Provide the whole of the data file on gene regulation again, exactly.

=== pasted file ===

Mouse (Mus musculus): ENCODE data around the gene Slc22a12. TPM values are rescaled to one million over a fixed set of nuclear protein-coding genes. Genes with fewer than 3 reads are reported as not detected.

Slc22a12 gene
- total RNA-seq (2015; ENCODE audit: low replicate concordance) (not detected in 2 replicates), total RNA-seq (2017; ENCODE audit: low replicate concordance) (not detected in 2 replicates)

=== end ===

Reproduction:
Mouse (Mus musculus): ENCODE data around the gene Slc22a12. TPM values are rescaled to one million over a fixed set of nuclear protein-coding genes. Genes with fewer than 3 reads are reported as not detected.

Slc22a12 gene
- total RNA-seq (2015; ENCODE audit: low replicate concordance) (not detected in 2 replicates), total RNA-seq (2017; ENCODE audit: low replicate concordance) (not detected in 2 replicates)